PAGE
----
The scene in Bruce Almighty where Bruce (having temporarily been given God’s powers) decides to answer ‘Yes to all’ prayers is telling. Chaos ensues when everyone wins the lottery, for example. We are interconnected. ‘Yes’ for one person may have consequences for another. ‘Yes’ may not be the best answer.

So what’s the point in praying? Well, it connects us with God. It enables us to listen to him. It helps us to see things from his perspective. It builds trust. It helps us to recognise his voice more easily. It enlivens our soul. It opens us up to possibilities we might not have considered. It widens our understanding and appreciation of God. It blesses. It allows us to express our honest emotions. It helps us to make fresh starts. It helps us to see things differently. It involves God in all aspects of our life. It helps us express our concerns to God for others. It shifts our perspective God-ward. I could go on…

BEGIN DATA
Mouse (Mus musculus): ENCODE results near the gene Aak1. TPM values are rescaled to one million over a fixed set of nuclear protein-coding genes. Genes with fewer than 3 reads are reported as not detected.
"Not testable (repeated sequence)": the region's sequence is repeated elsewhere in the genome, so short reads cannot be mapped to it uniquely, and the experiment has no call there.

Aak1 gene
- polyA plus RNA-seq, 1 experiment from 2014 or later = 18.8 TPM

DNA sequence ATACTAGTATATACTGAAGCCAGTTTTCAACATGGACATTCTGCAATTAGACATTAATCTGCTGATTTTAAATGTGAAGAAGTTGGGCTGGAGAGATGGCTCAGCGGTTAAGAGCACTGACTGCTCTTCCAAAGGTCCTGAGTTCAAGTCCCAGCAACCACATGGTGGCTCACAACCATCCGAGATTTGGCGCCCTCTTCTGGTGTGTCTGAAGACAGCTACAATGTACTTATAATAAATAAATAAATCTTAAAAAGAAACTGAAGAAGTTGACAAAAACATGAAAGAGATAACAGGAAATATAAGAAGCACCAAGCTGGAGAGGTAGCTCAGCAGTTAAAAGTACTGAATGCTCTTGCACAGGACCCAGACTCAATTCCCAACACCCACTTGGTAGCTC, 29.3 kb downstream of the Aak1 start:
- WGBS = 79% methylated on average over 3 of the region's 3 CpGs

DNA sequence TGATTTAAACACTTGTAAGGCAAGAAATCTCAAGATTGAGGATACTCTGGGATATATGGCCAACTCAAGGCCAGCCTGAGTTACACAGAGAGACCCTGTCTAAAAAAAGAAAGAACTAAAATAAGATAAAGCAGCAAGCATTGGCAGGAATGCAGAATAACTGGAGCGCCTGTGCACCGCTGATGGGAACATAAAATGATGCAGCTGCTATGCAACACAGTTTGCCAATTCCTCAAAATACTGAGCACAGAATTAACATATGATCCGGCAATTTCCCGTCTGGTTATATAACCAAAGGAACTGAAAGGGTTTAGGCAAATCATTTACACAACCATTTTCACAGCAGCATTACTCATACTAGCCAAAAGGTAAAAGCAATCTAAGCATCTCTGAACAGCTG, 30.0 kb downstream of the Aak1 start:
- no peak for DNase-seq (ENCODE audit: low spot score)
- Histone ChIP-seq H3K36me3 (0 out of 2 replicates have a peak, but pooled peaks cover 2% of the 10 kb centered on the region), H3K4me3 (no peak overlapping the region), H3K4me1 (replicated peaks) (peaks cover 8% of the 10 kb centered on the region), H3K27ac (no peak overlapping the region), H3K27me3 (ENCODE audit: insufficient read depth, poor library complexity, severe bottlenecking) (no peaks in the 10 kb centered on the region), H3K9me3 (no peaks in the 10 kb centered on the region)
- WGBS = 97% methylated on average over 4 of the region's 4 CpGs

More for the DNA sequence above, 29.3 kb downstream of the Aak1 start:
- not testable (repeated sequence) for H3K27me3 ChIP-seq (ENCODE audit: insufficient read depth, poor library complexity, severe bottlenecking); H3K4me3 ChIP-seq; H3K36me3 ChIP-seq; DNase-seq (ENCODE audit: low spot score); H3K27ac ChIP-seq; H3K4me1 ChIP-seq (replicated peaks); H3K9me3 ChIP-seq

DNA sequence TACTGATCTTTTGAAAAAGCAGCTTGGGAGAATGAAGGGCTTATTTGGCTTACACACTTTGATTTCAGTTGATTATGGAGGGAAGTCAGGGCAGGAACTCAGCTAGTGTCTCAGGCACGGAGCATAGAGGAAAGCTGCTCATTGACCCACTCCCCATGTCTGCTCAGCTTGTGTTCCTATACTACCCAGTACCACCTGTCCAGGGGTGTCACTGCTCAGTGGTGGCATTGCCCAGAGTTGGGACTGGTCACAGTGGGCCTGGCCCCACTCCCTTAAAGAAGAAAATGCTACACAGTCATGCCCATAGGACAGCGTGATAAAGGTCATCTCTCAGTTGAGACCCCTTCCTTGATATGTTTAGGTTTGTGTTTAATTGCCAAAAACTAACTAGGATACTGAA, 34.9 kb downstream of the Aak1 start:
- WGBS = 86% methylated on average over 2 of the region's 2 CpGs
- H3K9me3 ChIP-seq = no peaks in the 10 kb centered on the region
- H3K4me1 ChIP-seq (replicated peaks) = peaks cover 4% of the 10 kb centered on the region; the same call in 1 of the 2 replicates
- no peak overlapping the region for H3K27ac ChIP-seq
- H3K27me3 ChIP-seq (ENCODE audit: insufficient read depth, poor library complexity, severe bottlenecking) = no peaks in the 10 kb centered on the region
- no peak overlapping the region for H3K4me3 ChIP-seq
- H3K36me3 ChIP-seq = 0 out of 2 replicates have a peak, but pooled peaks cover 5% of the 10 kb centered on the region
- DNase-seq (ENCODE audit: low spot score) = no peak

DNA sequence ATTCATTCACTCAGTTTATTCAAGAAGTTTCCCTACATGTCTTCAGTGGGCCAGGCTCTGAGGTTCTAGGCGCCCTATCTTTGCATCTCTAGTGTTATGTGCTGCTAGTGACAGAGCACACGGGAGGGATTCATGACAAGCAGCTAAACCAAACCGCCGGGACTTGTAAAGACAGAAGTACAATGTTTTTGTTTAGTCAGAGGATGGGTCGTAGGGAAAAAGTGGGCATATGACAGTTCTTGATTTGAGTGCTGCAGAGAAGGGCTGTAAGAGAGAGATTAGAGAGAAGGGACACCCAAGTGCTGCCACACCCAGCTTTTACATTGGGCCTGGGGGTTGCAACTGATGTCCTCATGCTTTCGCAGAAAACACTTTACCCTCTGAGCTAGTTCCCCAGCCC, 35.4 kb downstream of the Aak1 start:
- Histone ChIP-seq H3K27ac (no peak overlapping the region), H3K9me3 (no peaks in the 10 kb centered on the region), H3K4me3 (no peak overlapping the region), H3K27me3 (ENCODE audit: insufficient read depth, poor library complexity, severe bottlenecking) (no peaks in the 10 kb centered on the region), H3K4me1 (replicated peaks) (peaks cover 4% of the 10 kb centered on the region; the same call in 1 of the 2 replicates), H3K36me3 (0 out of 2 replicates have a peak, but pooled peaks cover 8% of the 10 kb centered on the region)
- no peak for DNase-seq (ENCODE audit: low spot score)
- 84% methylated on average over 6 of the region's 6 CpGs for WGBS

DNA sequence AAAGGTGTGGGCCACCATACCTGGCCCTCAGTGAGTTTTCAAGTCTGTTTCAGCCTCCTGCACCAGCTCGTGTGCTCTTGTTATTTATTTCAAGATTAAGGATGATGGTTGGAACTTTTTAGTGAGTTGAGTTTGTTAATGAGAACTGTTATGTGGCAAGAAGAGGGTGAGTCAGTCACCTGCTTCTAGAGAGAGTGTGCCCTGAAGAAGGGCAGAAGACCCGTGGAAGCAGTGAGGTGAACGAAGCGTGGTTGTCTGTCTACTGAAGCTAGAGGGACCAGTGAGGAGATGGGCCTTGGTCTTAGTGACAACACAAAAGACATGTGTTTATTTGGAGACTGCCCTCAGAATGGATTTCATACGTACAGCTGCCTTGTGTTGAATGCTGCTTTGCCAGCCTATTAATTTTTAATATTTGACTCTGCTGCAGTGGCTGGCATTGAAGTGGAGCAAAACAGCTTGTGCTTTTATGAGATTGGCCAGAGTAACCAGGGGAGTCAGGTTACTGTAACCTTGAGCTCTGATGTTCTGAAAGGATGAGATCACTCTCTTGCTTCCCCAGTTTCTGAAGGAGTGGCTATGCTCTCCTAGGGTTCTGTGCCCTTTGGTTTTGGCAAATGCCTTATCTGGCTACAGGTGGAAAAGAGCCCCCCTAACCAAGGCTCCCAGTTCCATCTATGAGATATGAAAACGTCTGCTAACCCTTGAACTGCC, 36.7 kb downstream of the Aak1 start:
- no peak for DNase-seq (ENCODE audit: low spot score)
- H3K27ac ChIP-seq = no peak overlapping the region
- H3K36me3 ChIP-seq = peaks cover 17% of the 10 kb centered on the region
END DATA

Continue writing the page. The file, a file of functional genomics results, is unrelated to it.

In the next week or so I will be distributing some prayer cards to the businesses in the streets around us. On them I will be offering for our church to pray for those businesses in whatever way they would like us to pray. There is space on the rear of the cards for them to write whatever they would like on them and drop them through our church letterbox, where we will collect them and use them in our praying together.

I am not offering growth in profits or record sales. Indeed I am not promising any specific answers. But I do promise that we will pray as asked, and that God answers our prayers – often in surprising ways.

If you would like us to pray for you please visit our church website here and send me an email. We will gladly do so.

How will you pray today?

Be blessed, be a blessing.